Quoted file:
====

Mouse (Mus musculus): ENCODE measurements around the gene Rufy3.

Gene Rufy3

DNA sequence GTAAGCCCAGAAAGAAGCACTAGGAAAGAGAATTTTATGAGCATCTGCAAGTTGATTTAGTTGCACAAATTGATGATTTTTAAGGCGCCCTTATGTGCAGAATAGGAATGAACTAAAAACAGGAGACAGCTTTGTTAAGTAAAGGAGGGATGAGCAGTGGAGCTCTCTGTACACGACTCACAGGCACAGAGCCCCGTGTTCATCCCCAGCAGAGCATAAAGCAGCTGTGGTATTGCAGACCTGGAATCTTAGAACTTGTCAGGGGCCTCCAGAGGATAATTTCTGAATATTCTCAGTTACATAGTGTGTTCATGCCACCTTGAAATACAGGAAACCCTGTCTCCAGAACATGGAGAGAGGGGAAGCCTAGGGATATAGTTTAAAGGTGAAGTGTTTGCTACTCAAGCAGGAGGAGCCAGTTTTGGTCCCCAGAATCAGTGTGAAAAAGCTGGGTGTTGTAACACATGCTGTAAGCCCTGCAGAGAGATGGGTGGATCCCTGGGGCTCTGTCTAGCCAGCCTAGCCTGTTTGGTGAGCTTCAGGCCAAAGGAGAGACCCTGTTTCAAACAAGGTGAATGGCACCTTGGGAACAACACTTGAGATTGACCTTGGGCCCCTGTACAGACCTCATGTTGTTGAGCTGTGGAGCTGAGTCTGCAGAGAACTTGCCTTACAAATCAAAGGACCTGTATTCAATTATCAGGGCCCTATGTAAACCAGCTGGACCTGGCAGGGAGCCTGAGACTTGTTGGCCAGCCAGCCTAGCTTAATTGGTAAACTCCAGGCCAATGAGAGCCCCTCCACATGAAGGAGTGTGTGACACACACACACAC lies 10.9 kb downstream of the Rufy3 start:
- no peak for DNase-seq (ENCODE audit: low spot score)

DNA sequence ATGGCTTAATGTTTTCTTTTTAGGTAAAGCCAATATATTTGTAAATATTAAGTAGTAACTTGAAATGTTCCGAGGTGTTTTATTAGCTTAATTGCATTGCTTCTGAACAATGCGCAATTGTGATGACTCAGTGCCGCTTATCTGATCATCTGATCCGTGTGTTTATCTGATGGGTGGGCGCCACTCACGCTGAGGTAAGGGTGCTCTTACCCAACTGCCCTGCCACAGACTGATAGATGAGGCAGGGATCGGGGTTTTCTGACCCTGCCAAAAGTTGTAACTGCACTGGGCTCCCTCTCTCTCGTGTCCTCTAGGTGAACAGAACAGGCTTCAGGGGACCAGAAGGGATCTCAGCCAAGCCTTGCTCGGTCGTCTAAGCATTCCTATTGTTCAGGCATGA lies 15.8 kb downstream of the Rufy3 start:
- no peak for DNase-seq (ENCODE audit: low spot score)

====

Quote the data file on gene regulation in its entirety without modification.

Mouse (Mus musculus): ENCODE measurements around the gene Rufy3.

Gene Rufy3

DNA sequence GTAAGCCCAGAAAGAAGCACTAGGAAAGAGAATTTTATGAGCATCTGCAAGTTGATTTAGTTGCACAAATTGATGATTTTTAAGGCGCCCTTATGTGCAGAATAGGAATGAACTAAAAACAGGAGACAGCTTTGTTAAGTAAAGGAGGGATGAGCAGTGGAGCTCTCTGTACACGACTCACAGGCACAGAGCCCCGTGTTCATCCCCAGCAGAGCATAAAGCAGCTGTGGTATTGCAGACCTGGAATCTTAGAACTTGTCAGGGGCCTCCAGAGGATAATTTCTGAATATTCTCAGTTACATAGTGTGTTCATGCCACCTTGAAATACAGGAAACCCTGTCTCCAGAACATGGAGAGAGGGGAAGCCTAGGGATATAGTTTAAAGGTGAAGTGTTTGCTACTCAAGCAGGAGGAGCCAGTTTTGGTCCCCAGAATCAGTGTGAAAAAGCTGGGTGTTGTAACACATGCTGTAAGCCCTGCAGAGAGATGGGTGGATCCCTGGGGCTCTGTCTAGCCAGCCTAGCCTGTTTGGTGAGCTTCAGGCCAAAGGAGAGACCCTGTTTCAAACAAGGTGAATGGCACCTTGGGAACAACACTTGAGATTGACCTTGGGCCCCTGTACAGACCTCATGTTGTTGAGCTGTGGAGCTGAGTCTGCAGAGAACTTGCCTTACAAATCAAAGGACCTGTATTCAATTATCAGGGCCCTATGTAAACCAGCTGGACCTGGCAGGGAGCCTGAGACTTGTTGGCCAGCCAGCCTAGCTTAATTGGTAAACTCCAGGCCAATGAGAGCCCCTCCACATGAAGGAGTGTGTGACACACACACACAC lies 10.9 kb downstream of the Rufy3 start:
- no peak for DNase-seq (ENCODE audit: low spot score)

DNA sequence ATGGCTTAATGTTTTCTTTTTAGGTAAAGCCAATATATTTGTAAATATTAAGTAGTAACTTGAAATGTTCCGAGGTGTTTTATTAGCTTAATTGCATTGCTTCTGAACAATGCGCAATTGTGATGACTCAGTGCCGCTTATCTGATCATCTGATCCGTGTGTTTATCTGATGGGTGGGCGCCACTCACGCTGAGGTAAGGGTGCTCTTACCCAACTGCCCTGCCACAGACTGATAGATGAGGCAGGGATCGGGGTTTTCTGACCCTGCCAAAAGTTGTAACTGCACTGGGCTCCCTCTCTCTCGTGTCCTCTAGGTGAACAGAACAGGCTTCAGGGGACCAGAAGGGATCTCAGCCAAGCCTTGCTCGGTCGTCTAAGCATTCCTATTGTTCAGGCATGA lies 15.8 kb downstream of the Rufy3 start:
- no peak for DNase-seq (ENCODE audit: low spot score)